Video-based telemedicine used to facilitate care across all kidney disease stages

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Video-based telemedicine is used to facilitate care across all stages of chronic kidney disease (CKD) and has evolved in recent years to be less reliant on specialised equipment, allowing patients to receive kidney care in a location of their choice. Further work is still needed on approaches to sustainable integration and minimising barriers to access in this space, however.

These are among the key findings of a recent review of published studies intended to provide an overview of the available evidence on the implementation and outcomes of using video-based telemedicine for adults across the spectrum of kidney disease over time. Details of the review are published in the Clinical Journal of the American Society of Nephrology (CJASN).

A team led by Ann Young (St. Michael’s Hospital of Unity Health Toronto, Toronto, Canada) and Stephanie W Ong (University Health Network, Toronto, Canada) identified 24 studies published between 1997 and 2020 across 10 countries.

The investigators found that video-based telemedicine has been used to facilitate care across all stages of CKD—including earlier stage kidney diseases, dialysis and transplantation.

They also observed that, while earlier studies used institution-specific technologies that linked main hospital sites to more remote healthcare locations, recent studies saw the use of consumer-based platforms on personal devices that further removed geographic barriers. Video-based care was also well-received, with studies reporting acceptable clinical outcomes, improved efficiencies and high patient satisfaction.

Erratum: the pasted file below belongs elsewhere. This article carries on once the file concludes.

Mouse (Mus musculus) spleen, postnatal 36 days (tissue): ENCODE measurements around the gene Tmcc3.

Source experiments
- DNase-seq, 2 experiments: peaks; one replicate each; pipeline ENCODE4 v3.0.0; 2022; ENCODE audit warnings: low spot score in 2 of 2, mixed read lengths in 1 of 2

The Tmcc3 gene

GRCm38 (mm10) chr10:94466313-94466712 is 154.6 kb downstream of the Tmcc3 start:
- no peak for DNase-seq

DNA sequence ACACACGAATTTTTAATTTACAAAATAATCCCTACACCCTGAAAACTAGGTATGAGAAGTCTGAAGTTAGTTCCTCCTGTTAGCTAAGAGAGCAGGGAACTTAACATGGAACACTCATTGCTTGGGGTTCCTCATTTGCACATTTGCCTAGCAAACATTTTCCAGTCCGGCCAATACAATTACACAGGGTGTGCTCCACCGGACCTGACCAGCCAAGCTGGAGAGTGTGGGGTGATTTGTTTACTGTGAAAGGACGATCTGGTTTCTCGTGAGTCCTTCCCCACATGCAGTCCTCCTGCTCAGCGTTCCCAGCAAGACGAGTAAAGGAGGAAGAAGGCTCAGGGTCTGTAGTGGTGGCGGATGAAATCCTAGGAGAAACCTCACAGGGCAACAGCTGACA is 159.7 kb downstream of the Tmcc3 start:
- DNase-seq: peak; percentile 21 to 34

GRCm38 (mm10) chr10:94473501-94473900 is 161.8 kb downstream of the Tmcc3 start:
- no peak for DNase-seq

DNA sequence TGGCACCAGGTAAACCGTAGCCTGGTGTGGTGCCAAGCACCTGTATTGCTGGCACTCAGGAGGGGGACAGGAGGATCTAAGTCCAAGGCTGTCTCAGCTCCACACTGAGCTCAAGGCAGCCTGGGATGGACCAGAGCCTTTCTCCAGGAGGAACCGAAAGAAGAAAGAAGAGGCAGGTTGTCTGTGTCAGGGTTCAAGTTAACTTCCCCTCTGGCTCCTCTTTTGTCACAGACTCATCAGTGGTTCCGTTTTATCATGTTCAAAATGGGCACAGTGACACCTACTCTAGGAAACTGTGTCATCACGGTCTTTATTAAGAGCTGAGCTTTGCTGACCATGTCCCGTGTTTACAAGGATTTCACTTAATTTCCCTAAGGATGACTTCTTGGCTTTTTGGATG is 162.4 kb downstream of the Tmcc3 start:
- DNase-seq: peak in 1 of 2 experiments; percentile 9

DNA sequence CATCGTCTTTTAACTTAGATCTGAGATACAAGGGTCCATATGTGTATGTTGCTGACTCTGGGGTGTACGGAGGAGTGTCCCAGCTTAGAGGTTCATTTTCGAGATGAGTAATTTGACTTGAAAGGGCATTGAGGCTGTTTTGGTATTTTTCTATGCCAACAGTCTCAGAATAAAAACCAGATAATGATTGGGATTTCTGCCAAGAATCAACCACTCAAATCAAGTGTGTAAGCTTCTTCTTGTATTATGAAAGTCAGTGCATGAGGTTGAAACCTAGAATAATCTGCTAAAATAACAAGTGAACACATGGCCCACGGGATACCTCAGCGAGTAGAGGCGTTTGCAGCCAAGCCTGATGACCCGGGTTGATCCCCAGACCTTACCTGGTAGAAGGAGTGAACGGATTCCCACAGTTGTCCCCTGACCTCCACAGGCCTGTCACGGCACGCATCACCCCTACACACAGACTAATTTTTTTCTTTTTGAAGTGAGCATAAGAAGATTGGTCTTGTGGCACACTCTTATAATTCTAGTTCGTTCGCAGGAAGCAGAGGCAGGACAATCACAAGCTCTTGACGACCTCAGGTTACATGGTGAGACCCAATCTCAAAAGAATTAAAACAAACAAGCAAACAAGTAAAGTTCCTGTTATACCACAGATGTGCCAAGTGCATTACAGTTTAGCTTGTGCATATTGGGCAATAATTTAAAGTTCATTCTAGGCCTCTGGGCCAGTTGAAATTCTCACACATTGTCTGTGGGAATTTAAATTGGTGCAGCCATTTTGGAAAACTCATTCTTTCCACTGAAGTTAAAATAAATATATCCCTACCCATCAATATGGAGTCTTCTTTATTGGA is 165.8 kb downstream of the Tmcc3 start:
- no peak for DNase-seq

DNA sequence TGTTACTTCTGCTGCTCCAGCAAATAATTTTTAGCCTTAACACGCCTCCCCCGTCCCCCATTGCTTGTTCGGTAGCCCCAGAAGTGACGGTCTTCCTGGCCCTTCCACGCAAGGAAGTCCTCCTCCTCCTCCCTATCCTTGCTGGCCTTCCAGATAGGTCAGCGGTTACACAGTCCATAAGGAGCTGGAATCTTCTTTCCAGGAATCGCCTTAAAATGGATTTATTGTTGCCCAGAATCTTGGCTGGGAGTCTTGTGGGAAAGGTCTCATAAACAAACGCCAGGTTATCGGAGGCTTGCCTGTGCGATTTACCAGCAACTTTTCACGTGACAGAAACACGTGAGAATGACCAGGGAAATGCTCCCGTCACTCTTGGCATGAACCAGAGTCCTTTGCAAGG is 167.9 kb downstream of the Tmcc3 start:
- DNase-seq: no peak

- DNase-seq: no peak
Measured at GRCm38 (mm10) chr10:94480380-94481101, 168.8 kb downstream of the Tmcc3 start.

“This is encouraging, but—as the latest technologies are streamlined into routine health care—the ‘digital divide’ will become more pronounced, negatively impacting those without access to broadband internet connections, video-capable devices, and those with limited technology literacy,” said Ong. “This is an area that deserves further study.”

On 13 October 2021, three Canadian health officials—Ontario’s chief medical officer of health, the assistant deputy minister for Ontario Health Insurance Planning in the Ministry of Health, and the registrar and chief executive officer of the College of Physicians and Surgeons of Ontario—sent a joint letter to physicians urging them to resume more in-person visits and to cut back on virtual appointments, noting that while virtual visits were encouraged earlier in the COVID-19 pandemic, pressures on the healthcare system have since eased.

“The nature of CKD care makes it particularly amenable to virtual care given that relevant history, review of laboratory investigations and counselling can all be conducted via virtual platforms,” said Young. “The main obstacle to virtual care is the lack of a physical exam. Virtual visits are a powerful tool, but in certain clinical settings, a physical exam is necessary. Finding the appropriate balance between virtual visits and in-person visits is key.”

An editorial accompanying the CJASN study notes that telehealth will remain an effective and important means of providing healthcare, but it is not an appropriate option for every patient or for every visit. The authors also stress that ongoing research will be important as the field progresses. “Additional observational and interventional studies will be needed to measure telehealth outcomes as its use evolves and technology continues to advance,” they write.

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